One For The Girls: Heels v Trainers

Victoria Beckham, queen of the vertiginous high heeled shoes and boots, caused a ripple in the press last year when she was spotted wearing box fresh, bright white Stan Smith trainers in the run up to the New York Fashion Show, as reported in The Telegraph.

A quick google shows the UK tabloid press to be similarly obsessed with this change in footwear preference, with many sightings of VB in various different pairs of trainers over the last year. The ex-Spice Girl appears to have come to the conclusion that comfort, especially when spending long hours working or travelling, is everything.

We’re with her on this and it appears plenty of others are too – The Telegraph reported in September 2016 that for the first time, sales of trainers have overtaken sales of high heeled shoes.

Your Feet are Incredible

Your feet are incredible: they have 52 bones, 66 joints and over 200 muscles, tendons and ligaments and they support your skeleton and provide balance and mobility, every day. And yet you might spend lots of time and money on wearing shoes which cause pain and injury to them.

Wearing High Heels

Wearing high heels changes your posture – your chest and lower back are pushed forward, taking your spine out of alignment. Excess pressure is placed on your knees and on the balls of your feet. The higher the heel, the greater the excess pressure and the pain inflicted.

Long term wearing of heels can cause issues with:

  • Feet: bunions, corns and callouses and Plantar Fasciitis, a nasty pain in the heel which can take months to cure
  • Knees: knee pain and potentially knee osteoarthritis
  • Legs: shortened calf muscles which makes placing the feet flat on the floor painful

Wearing high heels also shifts your centre of gravity upwards, making you less stable and more prone to falls, trips or twisting your ankles.

There’s a really interesting infogram on the Spine Health Institute’s website showing how high heels affect your body.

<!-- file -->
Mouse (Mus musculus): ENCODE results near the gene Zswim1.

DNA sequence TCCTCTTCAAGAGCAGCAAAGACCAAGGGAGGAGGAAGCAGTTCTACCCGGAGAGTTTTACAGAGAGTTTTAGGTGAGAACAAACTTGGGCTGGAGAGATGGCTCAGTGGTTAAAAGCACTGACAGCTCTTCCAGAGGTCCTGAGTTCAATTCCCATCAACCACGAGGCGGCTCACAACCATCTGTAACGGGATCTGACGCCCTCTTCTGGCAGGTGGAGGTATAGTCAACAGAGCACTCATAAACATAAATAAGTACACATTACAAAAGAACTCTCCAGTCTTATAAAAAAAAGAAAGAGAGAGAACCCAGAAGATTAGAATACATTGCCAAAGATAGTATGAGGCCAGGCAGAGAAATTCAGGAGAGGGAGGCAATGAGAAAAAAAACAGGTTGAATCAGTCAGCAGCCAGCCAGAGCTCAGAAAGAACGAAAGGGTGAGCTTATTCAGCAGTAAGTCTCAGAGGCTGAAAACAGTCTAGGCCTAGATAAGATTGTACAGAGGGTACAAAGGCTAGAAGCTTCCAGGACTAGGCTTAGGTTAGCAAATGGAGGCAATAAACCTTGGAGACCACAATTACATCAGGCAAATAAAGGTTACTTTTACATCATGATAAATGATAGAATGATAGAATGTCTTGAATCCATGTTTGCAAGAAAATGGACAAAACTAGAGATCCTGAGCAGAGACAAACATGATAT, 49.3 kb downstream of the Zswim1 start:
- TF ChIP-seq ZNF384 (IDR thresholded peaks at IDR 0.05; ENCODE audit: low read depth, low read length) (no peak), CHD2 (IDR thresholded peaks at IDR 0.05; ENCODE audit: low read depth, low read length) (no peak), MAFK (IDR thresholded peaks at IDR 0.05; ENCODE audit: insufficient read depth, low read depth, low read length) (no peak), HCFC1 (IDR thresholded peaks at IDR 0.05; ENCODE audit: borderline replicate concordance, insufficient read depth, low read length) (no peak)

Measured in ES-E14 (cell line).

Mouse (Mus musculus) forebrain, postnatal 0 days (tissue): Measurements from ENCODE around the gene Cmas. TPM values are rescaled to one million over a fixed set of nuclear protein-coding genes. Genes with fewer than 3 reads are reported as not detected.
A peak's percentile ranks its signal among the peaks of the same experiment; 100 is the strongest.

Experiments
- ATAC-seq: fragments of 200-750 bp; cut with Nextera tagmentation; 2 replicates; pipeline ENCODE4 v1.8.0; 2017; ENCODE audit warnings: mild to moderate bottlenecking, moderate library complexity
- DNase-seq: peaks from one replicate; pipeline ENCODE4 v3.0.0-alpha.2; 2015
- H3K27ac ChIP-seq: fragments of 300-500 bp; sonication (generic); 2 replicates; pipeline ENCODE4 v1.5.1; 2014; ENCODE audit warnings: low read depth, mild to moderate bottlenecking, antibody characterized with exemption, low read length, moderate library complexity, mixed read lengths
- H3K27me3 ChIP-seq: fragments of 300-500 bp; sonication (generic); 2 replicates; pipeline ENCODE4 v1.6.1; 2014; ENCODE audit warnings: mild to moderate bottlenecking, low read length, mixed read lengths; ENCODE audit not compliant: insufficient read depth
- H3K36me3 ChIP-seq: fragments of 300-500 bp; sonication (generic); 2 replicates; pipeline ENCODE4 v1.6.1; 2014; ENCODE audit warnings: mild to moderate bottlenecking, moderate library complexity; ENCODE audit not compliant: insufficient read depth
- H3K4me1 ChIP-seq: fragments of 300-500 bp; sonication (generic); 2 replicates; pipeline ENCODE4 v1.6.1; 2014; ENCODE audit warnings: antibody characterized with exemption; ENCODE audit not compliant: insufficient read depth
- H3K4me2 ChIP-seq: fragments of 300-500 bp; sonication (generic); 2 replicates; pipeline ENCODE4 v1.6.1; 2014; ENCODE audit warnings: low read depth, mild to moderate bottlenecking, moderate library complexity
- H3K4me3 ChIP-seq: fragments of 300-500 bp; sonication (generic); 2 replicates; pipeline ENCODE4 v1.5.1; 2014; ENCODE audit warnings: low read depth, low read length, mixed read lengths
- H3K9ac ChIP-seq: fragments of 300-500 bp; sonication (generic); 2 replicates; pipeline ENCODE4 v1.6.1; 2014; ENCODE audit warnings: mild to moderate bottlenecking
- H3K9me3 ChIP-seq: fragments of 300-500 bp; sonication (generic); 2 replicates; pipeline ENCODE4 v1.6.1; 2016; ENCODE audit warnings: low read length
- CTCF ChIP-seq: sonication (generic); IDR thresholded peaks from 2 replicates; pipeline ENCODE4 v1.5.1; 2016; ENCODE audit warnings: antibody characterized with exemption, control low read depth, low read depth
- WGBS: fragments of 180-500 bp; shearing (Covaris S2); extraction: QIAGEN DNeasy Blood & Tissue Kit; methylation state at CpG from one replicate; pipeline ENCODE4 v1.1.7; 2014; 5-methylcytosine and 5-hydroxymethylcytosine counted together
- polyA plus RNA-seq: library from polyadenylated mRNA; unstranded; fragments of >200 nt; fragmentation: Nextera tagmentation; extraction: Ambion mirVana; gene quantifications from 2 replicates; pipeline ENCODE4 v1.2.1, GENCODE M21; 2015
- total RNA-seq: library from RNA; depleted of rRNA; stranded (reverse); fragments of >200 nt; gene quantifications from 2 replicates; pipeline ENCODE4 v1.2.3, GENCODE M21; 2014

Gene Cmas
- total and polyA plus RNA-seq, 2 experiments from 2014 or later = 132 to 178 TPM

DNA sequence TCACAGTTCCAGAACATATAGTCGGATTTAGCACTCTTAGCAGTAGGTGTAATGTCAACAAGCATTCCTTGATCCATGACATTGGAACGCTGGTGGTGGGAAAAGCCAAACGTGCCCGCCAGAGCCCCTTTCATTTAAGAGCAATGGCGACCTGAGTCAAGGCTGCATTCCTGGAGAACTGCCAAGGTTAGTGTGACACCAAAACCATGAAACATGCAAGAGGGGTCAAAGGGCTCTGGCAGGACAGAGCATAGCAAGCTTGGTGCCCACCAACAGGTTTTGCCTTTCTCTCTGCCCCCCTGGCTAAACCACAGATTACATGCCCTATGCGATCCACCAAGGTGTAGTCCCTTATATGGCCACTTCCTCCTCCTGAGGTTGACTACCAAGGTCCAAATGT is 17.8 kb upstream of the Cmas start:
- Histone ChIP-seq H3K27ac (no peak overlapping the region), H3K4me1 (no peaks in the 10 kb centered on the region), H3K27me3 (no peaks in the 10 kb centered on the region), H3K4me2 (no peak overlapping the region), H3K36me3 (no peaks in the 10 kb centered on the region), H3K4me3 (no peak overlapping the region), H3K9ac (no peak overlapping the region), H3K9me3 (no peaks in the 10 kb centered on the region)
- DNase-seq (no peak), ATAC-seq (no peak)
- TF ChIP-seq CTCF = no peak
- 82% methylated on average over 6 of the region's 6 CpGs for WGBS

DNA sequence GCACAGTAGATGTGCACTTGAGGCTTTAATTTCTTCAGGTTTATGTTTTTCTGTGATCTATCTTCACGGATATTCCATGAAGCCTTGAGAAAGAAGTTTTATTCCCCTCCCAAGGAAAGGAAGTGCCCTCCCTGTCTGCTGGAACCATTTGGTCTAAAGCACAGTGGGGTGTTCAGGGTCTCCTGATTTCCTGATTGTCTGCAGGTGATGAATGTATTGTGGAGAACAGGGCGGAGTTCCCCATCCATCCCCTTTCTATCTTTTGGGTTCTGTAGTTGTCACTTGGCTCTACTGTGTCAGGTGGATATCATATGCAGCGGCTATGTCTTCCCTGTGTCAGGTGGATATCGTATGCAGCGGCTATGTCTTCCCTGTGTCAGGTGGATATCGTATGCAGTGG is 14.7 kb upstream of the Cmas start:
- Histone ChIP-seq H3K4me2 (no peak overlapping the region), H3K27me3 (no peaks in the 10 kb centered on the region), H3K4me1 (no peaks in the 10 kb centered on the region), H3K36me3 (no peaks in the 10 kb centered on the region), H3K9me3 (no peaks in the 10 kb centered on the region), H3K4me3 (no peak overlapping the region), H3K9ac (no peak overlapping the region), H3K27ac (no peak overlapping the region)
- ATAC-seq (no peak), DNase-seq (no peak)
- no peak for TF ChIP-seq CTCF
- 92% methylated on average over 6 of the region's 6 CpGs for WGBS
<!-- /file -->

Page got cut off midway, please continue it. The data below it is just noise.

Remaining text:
Wearing Flat Shoes

Wearing correctly fitted flat shoes keeps your spine in a fairly neutral position with much less pressure placed on the knees – your calf muscles are relaxed when your feet are flat and your weight is distributed evenly across the soles of your feet. Much more comfortable!

It’s great to see the relaxation of dress codes meaning that the wearing of comfortable footwear is becoming more acceptable and more widespread.

We say: everything in moderation!

  1. Wear your heels for a night out, but wear lower heeled supportive and cushioned shoes, such as correctly fitted trainers, when you’re on your feet a lot, during commutes and whilst exercising.
  2. If you do wear heels, choose lower heel heights to reduce pressure on feet, knees and hips, and with wider heels to give more stability and reduce risk of slips, trips and falls.
  3. Avoid spending long hours on your feet in flip flops or trainers, such as Converse and other ‘plimsoll’ type shoes which have minimal cushioning and support, even if they look good.

Sarah Lawson

Sarah had wanted to be a physiotherapist from the age of 15, and she realised her dream after qualifying in 1992. She went on to gain a postgraduate qualification in Sport Medicine in 1997, and later became the Outpatient and Sports Injury Manager at the Wellington Hospital. 

When she found herself spending more time on paperwork than patients (her clinic at the Wellington was owned by an American corporation), she went into private practice – first helping a small physio clinic get back on its feet, and then setting up Physio Remedies in 2005. 

Physio Remedies has come on a long way since its inception (which consisted of just Sarah on her own, in a converted broom cupboard at the Lansdowne Club): with top physios from around the country, state-of-the-art facilities, and relationships with renowned surgeons and sports organisations, it’s one of the most highly regarded physio practices in the country.